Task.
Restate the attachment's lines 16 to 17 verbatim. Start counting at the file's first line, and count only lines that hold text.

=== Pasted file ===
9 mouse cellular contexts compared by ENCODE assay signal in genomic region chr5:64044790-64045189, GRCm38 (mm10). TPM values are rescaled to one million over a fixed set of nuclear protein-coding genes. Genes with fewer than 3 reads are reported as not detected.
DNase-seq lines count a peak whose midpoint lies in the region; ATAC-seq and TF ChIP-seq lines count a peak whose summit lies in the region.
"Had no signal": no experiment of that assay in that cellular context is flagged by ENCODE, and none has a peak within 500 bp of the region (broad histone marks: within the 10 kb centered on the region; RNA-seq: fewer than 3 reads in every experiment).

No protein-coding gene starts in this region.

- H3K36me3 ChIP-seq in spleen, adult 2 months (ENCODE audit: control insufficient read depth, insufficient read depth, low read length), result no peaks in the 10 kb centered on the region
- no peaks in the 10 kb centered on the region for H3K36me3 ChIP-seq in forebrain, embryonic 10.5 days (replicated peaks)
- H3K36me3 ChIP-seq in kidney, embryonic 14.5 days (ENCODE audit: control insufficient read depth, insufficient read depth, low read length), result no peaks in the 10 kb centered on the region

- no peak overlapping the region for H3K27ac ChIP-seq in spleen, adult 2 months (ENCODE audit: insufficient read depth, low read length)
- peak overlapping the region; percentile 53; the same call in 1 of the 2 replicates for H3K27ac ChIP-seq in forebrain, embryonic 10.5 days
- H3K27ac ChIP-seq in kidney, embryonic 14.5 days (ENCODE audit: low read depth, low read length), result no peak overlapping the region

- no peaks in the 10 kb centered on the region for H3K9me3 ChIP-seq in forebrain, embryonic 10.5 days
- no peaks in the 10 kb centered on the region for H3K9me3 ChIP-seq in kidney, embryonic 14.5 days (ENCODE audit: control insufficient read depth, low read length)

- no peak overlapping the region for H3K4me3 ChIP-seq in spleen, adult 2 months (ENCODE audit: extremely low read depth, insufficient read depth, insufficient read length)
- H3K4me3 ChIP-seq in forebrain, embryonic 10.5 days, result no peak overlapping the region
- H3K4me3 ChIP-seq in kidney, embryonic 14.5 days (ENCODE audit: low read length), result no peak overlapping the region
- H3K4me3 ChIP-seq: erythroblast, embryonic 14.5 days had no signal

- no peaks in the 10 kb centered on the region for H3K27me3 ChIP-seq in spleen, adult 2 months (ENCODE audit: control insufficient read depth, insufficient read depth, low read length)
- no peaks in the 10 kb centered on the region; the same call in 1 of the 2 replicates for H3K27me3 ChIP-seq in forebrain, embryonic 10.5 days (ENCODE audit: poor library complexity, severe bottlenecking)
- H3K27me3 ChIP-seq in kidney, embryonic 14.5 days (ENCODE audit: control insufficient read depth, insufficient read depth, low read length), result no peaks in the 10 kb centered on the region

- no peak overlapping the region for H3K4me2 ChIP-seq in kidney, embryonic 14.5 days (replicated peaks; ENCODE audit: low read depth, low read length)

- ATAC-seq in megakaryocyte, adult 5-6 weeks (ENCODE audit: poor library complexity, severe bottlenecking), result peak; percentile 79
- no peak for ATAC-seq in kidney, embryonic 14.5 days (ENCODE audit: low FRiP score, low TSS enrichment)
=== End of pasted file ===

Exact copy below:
- H3K4me3 ChIP-seq: erythroblast, embryonic 14.5 days had no signal

- no peaks in the 10 kb centered on the region for H3K27me3 ChIP-seq in spleen, adult 2 months (ENCODE audit: control insufficient read depth, insufficient read depth, low read length)